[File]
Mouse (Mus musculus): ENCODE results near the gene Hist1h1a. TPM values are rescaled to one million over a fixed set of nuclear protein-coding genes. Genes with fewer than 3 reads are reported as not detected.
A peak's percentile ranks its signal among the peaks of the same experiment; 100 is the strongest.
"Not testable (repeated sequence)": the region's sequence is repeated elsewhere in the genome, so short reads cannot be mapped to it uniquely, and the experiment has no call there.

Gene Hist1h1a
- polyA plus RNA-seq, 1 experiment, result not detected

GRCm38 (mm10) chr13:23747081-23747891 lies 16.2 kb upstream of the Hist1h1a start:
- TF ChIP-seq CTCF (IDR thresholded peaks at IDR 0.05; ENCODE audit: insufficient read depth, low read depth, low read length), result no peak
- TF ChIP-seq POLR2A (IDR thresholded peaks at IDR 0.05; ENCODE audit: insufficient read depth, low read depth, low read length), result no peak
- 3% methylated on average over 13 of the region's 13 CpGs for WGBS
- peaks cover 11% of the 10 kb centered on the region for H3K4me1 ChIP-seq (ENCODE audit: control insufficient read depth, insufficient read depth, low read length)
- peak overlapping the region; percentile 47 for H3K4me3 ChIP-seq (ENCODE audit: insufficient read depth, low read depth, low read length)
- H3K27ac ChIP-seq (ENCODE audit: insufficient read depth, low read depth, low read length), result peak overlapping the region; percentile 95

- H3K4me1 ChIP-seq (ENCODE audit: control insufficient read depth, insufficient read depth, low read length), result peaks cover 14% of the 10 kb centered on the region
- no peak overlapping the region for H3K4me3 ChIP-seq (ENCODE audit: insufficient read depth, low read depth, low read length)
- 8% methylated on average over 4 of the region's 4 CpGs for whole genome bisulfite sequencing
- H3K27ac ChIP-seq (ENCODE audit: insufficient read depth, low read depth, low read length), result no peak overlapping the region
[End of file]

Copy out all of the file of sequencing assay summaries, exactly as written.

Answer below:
Mouse (Mus musculus): ENCODE results near the gene Hist1h1a. TPM values are rescaled to one million over a fixed set of nuclear protein-coding genes. Genes with fewer than 3 reads are reported as not detected.
A peak's percentile ranks its signal among the peaks of the same experiment; 100 is the strongest.
"Not testable (repeated sequence)": the region's sequence is repeated elsewhere in the genome, so short reads cannot be mapped to it uniquely, and the experiment has no call there.

Gene Hist1h1a
- polyA plus RNA-seq, 1 experiment, result not detected

GRCm38 (mm10) chr13:23747081-23747891 lies 16.2 kb upstream of the Hist1h1a start:
- TF ChIP-seq CTCF (IDR thresholded peaks at IDR 0.05; ENCODE audit: insufficient read depth, low read depth, low read length), result no peak
- TF ChIP-seq POLR2A (IDR thresholded peaks at IDR 0.05; ENCODE audit: insufficient read depth, low read depth, low read length), result no peak
- 3% methylated on average over 13 of the region's 13 CpGs for WGBS
- peaks cover 11% of the 10 kb centered on the region for H3K4me1 ChIP-seq (ENCODE audit: control insufficient read depth, insufficient read depth, low read length)
- peak overlapping the region; percentile 47 for H3K4me3 ChIP-seq (ENCODE audit: insufficient read depth, low read depth, low read length)
- H3K27ac ChIP-seq (ENCODE audit: insufficient read depth, low read depth, low read length), result peak overlapping the region; percentile 95

- H3K4me1 ChIP-seq (ENCODE audit: control insufficient read depth, insufficient read depth, low read length), result peaks cover 14% of the 10 kb centered on the region
- no peak overlapping the region for H3K4me3 ChIP-seq (ENCODE audit: insufficient read depth, low read depth, low read length)
- 8% methylated on average over 4 of the region's 4 CpGs for whole genome bisulfite sequencing
- H3K27ac ChIP-seq (ENCODE audit: insufficient read depth, low read depth, low read length), result no peak overlapping the region